Tuesday, March 31, 2009
I have always found Risotto to be the most sensuous of foods; smooth, creamy and luxurious. It can be flavored for any taste: cheese, seafood, vegetable even sweet vanilla or chocolate. Stirring it and watching it as it changes from individual grains of rice to one thick, fragrant pudding-like dish is watching magic happen before one’s very eyes.
A truly quintessentially Italian dish, risotto was traditionally a poor man`s food, a first course, “il primo”, filling up tummies before the more expensive and thus scarcer meat course. Yet now it is served up as such a luxurious, rich, romantic meal in itself, gorgeous snow-white rice all dressed up with deep red Speck or chunks of lobster or shavings of truffle served with a bottle of excellent wine. Or a simple, rustic family dinner studded with inexpensive seasonal vegetables or dusted in freshly grated Parmesan.
I mastered Risotto after several years living in Italy, learning from the best of the best; technique and recipes from Anna Del Conte`s fabulous cookbook I Risotti, the love, care and special Italian touch that goes into and transforms a list of ingredients into the perfect Risotto from our neighbor in Italy, Nonna Anna.
And how often do I make Risotto, whether Saffron or Parmesan, mushroom in winter or Risi e Bisi (Rice and Kisses) with fresh, delicate, sweet summer peas? So often and so beautifully that I have been dubbed (or crowned?) the Risotto Queen.
Zorra of Kochtopf has proposed a Lemon Day, a gathering of all of our favorite lemon recipes. And what timing! Little does she know, but Lemon Risotto is our family favorite. Beautiful in the winter, smooth and warming reminding us of sunnier days, perfect in summer, that tangy lemon flavor tickling the tastebuds, oh so clean and bright, accompanied simply by a cool, crisp salad dressed in a tart vinaigrette.
Zorra, here is a fabulous Lemon Recipe for you!
RISOTTO AL LIMONE
From Anna Del Conte’s Italian Kitchen I RISOTTI
Serves 4 – 6 as a first course or side dish or 4 as a main dish served with a mixed green salad tossed with a Balsamic vinegar and olive oil vinaigrette.
2 pints (1.25 litres) light chicken or vegetable stock, homemade if possible, or if not…. I use 2 broth cubes
2 oz/4 Tbs (60 g) unsalted butter
1 Tbs olive oil
2 shallots, finely chopped
1 branch celery, finely chopped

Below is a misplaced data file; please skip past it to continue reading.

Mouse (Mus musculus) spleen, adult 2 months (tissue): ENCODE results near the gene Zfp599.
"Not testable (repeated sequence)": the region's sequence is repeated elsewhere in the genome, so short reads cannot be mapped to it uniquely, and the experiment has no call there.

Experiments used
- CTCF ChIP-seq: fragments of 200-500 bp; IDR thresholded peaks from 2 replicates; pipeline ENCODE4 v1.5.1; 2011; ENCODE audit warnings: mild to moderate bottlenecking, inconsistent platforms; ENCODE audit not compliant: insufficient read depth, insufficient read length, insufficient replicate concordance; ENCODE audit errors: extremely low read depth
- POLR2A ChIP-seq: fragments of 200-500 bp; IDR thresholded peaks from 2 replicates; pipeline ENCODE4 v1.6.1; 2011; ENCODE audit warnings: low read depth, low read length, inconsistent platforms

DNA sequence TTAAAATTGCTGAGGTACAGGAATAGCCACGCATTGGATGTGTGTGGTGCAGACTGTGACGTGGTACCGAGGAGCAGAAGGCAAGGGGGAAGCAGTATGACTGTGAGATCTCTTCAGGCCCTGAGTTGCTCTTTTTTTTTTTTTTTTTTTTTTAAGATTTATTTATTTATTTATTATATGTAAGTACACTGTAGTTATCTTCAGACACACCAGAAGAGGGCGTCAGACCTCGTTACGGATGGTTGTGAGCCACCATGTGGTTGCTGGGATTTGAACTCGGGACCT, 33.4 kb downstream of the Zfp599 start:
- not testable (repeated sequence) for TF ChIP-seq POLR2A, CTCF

10 oz (300 g) rice for risotto (arborio or carnaroli)
½ unwaxed, untreated lemon
5 or 6 fresh sage leaves or 1 tsp dried sage
Leaves from a small sprig of fresh rosemary or 1 tsp dried rosemary
1 egg yolk
4 Tbs freshly grated Parmesan
4 Tbs heavy or light cream
Freshly ground black pepper
Bring the stock to a boil and remove from heat. Some recipes say to leave it on a low simmer during the preparation of the risotto, but I never do.
Heat half of the butter and the olive oil in a large skillet, pot or terra cotta risotto dish. Add the chopped shallots and celery – what the Italians call the soffritto - and gently cook for a few minutes until translucent and soft.
Add the rice and stir to coat all of the rice well with the butter/oil. Cook, stirring, for a couple of minutes until the rice is translucent.
Pour a ladleful of the hot broth or stock over the rice, stir and allow to gently boil until the liquid is almost completely absorbed by the rice.
Continue to add the broth, ladleful by ladleful, or two at the most, over the course of the cooking period, stirring constantly, allowing each addition of broth to be almost completely absorbed by the rice before adding more liquid.
Meanwhile, grate the zest from the half a lemon and mix it into the finely chopped fresh sage and rosemary or with the dried herbs. Mix this into the rice halfway (about 10 – 12 minutes into the cooking.
Continue until the rice is meltingly tender to the bite and the risotto is thick and creamy. This should take more or less 20 minutes. Do not worry if you do not need all of the broth. Or if you do not have enough broth then add water at the end.
Squeeze the juice from the half lemon. In a small bowl, combine and whisk together the egg yolk, the grated Parmesan, the cream, the lemon juice and a generous grinding of black pepper.
When the risotto is cooked and the rice is very tender, remove the pan from the heat and stir in the egg, cream and Parmesan mixture along with the remaining butter. Cover the pan and allow to rest off the heat for 2 minutes before giving the risotto an energetic stir until well combined. Serve at once.
I usually serve this Risotto al Limone simply with a large, tossed salad dressed with a clean, tangy vinaigrette made with Balsamic vinegar and a good quality extra-virgin Italian olive oil. Add a loaf of fresh bread and maybe a plate of Italian cheeses or cold cuts and it is the perfect meal. Especially wonderful in the summer for some reason, maybe the tanginess and beautiful lemon flavor.